5.Encourage the social skills to enable the child to fit comfortably in his or her social world with other learners. Being gifted is not an excuse for bad behavior
How do we ensure that we don't push or pressurize the child to perform in the process of nurturing?
Giftedness may bring a number of rewards and difficulties. Here are some “not-to-dos”. Try not to:
1.Push or apply undue pressure on the child
2.'Show-off' the child in public or to the rest of the class
3.Expect the child to be gifted and talented in all areas of his or her development
4.Be too 'Top-down' in the class, Talking down to the gifted child
5.Forget that the gifted child is still a child, and has all the normal needs like other children
Do you give the child special preference or treat him/her different from other kids?
We need to keep reminding parents, that the child may be gifted but is still a child. We also need to coach parents so as to treat their child normally and avoid creating imaginary lines of superiority for both child as well as themselves. This is a mistake, which some parents do and start expecting their child to be gifted in almost all abilities. It’s the biggest disservice and dampener a parent could perhaps provide to their gifted child. Remember, s/he is still a child and has all the normal needs of children, including the need for love, support, stability, routine and fun. Make sure, that you tell parents to always be there for their child.
What role may the preschools and schools play to help such gifted and talented children?
Schools, after parents perhaps play the most important role. Parents and schools may collaborate to do the following to help gifted children and their parents:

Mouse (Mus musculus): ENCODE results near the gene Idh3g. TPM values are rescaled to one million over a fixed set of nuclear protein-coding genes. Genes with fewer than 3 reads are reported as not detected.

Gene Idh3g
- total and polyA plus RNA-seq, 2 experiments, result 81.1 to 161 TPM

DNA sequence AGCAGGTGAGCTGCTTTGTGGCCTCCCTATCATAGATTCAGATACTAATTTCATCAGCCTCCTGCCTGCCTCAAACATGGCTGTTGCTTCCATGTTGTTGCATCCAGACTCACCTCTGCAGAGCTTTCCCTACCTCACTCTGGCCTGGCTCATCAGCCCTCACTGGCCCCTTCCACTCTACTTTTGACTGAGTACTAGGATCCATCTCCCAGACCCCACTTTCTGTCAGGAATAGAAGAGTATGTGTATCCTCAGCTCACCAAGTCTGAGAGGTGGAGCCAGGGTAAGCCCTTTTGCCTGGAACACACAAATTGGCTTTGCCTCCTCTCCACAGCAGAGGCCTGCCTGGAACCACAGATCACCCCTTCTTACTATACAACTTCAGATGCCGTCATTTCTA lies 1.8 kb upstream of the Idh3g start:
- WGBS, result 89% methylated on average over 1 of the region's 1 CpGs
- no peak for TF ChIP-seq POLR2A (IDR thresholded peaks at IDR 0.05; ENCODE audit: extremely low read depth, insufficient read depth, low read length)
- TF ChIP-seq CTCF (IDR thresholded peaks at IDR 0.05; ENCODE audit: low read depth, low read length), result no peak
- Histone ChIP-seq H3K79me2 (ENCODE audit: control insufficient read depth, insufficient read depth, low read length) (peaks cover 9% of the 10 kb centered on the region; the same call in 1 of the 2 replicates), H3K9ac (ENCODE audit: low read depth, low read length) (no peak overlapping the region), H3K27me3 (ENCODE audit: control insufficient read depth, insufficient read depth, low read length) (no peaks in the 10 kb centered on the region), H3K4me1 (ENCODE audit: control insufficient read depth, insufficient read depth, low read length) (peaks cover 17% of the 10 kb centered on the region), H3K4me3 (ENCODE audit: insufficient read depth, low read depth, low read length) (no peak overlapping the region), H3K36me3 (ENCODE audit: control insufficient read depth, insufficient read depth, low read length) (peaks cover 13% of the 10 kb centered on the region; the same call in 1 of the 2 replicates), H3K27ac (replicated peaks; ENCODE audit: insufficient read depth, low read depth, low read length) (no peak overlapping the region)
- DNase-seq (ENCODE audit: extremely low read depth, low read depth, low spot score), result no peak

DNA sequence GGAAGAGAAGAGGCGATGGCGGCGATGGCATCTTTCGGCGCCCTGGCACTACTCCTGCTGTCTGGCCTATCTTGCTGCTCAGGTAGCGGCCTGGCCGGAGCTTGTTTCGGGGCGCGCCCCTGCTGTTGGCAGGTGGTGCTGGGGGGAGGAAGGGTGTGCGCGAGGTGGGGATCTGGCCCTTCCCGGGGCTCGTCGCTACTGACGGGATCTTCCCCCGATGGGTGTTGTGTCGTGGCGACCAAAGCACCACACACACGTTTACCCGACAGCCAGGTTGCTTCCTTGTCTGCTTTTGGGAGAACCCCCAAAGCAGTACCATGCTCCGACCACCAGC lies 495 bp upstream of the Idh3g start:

A.Fast track: Depending on the giftedness of the child, the school may promote the child to skip some grades and some subjects. Again easier said than done. This requires careful consideration and is best done through researched, tried and tested approaches.
B.Varied difficulty levels: Gifted children could be given a higher order difficulty task, project or worksheet so as to accelerate their learning. This could be done through home assignments or quiz without having to do a separate process as such.
C.Dedicated mentor: A dedicated senior teacher or mentor excited about helping the gifted child, to handhold and answer the child’s queries from time to time.
D.Cross age tutoring: Getting a mix of age groups in the same class so as to give a varied mix and exposure to the child. This is still not so much tried in our schools, but is fairly effective and tried process in some other countries like Korea, Finland and now in USA.
E.Competitions: This brings out the potential of a gifted child, schools may support, sponsor gifted children to participate in national and international competitions
Childhood is a great gift and perhaps as parents, it’s our responsibility to make it fulfilling for our child. Today, in the 21st century, it’s perhaps not just the good grades in school, but a new way of exploring surroundings and learning that shall encourage our gifted children and moreover the gift of childhood.
| Jul 05, 2013
Very informative and helpful blog should be read by every parent as many a times we overlook the gifted potential of a child in a certain area as nothing great but just as a little smarter types. As it is a general tendency to believe a child that is gifted to be a child prodigy capable of learning and performance in all areas without any special support.
| Sep 21, 2013
Hi, my son is 2. 8 years old. He loves dancing. And while at Home he will put songs n dance for hours. I got him to to attend dance classes, there he doesnt jus get downs from the chair. Wat to do? I really think he can s talented and given proper training wiø get bettet
| Jul 19, 2016
hi Adi! i understand your excitement and about helping your child's talent. you could continue to help your child with music and movement and get him to experience as much variety of age appropriate music. it would also help him with his gross motor development at this stage. observe for some more months before you look at a teacher for him.